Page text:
In recent years, deep eutectic solvents (DESs) have attracted extensive attention as a medium to effectively fractionate lignocellulosic material to dissociate lignin and improve the enzymatic hydrolysis rate of cellulosic materials due to their special properties, such as simple preparation, renewability, and excellent solubility of lignin, and they are promising alternatives to ILs in biomass processes [7]. Choline chloride (ChCl)-lactic acid was considered a suitable DES for biomass pretreatment, for example, the delignification rate of rice straw was 60.0% at 60°C for 12 h with ChCl-lactic acid (1:5), 27.8% with 0.5% NaOH at room temperature for 24 h, and 10.0% with 1.5% H2SO4 at 121°C for 60 min [8]. However, acylation, condensation, and depolymerization of lignin occurred during ChCl-lactic acid pretreatment [9]. Hong et al. [10] investigated the chemical transformations of the ChCl-lactic acid lignin by 2D-HSQC NMR spectroscopy and found that acylation occurred between the γ-OH groups in the lignin and the COOH groups in the lactic acid.

Chen et al. [11] found that ChCl and p-toluenesulfonic acid (p-TsOH) could rapidly form Brønsted acidic DES by heating at a molar ratio of 1:1, and this solvent could be used as a hydrogen bond donor and catalyst for the dehydration of fructose [12]. Recently, Wang et al. [13] fractionated wheat straw and miscanthus using a Brønsted acidic DES consisting of ChCl and p-TsOH at low temperature and compared the extracted lignin with that obtained with p-TsOH/H2O. They found that the H+ concentration in the ChCl-p-TsOH system was lower than that in the aqueous p-TsOH/H2O system, and the addition of ChCl facilitated lignin dissolution and decreased lignin condensation. At 80°C for 20 min, the delignification rate was 76.6% for miscanthus and 88.9% for straw with DES consisting of 75% p-TsOH and 25% ChCl.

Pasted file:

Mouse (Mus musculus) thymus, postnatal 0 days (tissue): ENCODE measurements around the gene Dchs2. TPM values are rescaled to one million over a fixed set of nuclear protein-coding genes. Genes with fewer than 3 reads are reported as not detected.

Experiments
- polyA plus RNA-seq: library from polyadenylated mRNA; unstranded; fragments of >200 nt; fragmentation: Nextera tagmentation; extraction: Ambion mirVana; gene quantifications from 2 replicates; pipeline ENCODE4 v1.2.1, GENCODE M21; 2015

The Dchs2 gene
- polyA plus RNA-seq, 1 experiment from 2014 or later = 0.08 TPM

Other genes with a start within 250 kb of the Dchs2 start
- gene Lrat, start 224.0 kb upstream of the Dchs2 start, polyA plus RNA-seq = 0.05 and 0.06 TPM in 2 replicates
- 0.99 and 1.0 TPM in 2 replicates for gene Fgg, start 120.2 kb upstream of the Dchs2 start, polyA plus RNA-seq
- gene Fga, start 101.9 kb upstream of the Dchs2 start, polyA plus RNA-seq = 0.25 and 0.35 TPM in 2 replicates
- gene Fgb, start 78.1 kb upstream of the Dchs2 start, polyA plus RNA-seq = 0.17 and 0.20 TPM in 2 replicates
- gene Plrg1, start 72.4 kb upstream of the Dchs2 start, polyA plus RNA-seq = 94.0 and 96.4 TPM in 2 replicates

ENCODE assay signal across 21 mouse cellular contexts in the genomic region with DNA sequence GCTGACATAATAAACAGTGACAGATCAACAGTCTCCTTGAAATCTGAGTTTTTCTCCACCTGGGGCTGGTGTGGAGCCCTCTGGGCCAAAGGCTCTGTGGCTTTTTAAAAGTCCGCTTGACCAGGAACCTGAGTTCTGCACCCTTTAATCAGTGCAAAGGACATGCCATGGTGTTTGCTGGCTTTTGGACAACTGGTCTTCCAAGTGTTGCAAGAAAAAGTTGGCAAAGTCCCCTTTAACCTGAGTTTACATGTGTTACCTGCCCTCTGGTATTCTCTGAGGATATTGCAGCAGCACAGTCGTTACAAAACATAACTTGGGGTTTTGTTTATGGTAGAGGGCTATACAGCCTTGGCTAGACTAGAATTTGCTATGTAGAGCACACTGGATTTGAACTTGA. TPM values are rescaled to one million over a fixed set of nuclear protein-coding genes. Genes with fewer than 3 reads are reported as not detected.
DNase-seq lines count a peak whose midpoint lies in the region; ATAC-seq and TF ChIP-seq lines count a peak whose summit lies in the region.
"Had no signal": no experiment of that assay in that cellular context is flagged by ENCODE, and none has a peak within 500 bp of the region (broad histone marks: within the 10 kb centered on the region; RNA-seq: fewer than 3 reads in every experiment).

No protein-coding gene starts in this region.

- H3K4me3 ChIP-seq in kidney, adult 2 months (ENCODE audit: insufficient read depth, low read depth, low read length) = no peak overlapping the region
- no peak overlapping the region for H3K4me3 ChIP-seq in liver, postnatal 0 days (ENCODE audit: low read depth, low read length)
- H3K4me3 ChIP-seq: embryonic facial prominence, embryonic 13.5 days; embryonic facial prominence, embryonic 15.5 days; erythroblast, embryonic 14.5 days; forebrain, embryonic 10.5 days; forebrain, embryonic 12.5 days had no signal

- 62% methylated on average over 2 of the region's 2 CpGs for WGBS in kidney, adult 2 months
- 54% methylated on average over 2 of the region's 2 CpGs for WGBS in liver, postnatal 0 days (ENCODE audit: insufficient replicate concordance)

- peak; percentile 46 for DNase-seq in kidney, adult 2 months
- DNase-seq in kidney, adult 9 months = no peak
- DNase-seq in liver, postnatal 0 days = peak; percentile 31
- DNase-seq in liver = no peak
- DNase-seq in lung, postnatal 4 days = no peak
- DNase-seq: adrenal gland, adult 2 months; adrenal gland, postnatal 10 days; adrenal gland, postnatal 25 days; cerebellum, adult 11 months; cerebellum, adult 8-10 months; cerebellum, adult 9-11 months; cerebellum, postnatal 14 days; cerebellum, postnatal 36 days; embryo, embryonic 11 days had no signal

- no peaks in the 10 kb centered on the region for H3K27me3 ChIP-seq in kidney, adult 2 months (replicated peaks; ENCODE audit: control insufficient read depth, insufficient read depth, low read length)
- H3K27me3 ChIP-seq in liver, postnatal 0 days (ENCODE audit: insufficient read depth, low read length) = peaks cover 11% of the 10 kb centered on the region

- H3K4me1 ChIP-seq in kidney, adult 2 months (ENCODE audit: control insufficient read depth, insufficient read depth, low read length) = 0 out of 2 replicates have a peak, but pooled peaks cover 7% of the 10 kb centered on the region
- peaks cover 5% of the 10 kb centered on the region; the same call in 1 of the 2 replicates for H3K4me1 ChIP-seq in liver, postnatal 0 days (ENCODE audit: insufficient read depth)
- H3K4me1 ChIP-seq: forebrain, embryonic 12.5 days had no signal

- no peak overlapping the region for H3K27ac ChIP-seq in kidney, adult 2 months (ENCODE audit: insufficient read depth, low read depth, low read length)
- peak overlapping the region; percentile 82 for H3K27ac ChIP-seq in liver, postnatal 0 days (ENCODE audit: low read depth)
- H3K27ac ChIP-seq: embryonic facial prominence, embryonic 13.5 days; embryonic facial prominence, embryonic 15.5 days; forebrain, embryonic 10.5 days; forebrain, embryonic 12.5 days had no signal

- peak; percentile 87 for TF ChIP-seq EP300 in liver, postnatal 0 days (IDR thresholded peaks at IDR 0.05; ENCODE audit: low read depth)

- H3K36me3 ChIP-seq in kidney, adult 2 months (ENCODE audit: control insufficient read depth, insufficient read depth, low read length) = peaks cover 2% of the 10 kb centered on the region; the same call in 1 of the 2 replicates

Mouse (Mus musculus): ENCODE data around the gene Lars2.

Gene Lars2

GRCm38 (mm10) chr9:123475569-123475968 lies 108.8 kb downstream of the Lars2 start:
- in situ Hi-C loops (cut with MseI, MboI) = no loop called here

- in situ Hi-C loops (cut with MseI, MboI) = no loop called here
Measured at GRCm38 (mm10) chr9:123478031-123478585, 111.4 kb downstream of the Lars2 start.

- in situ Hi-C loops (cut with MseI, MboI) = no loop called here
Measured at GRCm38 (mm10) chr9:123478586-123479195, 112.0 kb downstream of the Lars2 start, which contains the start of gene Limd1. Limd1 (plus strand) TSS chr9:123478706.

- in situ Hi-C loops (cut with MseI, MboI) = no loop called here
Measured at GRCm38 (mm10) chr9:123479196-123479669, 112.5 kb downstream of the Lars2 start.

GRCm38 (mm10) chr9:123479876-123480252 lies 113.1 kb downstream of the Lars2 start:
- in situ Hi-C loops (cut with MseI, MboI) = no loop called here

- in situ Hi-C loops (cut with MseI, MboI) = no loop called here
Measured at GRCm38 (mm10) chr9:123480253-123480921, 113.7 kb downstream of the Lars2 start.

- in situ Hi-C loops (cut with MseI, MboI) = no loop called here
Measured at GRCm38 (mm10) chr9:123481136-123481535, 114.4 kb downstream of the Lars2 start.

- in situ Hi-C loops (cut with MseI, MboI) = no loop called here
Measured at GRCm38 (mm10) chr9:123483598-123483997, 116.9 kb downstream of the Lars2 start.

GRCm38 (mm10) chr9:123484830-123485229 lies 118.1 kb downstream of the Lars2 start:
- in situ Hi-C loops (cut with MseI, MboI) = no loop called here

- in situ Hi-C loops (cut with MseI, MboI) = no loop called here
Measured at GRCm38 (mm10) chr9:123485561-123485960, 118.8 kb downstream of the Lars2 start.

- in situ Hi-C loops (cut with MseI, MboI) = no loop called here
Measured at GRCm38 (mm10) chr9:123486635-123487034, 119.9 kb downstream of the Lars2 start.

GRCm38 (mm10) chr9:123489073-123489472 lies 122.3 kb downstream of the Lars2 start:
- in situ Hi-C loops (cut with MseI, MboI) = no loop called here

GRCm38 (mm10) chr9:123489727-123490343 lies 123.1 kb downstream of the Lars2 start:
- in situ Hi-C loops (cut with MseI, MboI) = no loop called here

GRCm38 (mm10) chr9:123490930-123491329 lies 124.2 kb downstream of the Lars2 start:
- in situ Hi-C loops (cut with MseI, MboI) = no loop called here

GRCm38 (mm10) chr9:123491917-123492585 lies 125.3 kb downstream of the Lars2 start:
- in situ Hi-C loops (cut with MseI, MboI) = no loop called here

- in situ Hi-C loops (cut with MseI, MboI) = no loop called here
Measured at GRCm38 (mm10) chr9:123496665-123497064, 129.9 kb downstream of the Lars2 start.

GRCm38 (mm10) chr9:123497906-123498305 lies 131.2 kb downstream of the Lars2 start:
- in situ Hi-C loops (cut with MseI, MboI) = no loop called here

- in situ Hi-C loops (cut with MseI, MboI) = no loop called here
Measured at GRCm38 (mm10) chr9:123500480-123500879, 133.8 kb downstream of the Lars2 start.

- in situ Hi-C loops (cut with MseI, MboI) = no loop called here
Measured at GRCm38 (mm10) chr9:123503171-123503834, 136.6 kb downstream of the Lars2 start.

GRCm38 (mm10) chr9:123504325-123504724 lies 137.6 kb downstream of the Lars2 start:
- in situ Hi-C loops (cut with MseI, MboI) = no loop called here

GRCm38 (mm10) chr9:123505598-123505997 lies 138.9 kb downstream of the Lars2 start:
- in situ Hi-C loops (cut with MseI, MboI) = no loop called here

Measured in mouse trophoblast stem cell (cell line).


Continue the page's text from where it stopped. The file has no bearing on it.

In the present work, the degradation of alkali lignin (AL) was performed using ChCl-p-TsOH (1:1, molar ratio), a Brønsted acidic DES, as both the solvent and catalyst. The aim of this work was to analysis the chemical structures changes of lignin and to elucidate mechanism of lignin degradation in this acidic DES. The chemical structure and thermal properties of lignin before and after degradation were evaluated by spectroscopy (FTIR, 1H NMR, HSQC-NMR, XPS), GPC and TG analyses, and the small-molecule products from the degradation of lignin were analyzed by GC-MS. Furthermore, the possible degradation pathways of lignin in this acidic DES were proposed, which provides a foundation for further research and utilization of lignin.

2  Materials and Methods

2.1 Materials

Choline chloride (ChCl, C5H14ClNO, >98%), p-toluenesulfonic acid monohydrate (p-TsOH, C7H8O3S·H2O, >98.5%) and alkali lignin (AL) were purchased from Sigma-Aldrich and dried under vacuum at 60°C for 24 h before used. The other chemicals obtained from commercial suppliers were of analytical grade and were used as received.

2.2 Synthesis of DES

ChCl and p-TsOH were mixed at a mole ratio of 1:1 and stirred at 100°C for approximately 40 min, resulting in a colorless liquid, and then stored in a desiccator until use.

2.3 Experimental Procedures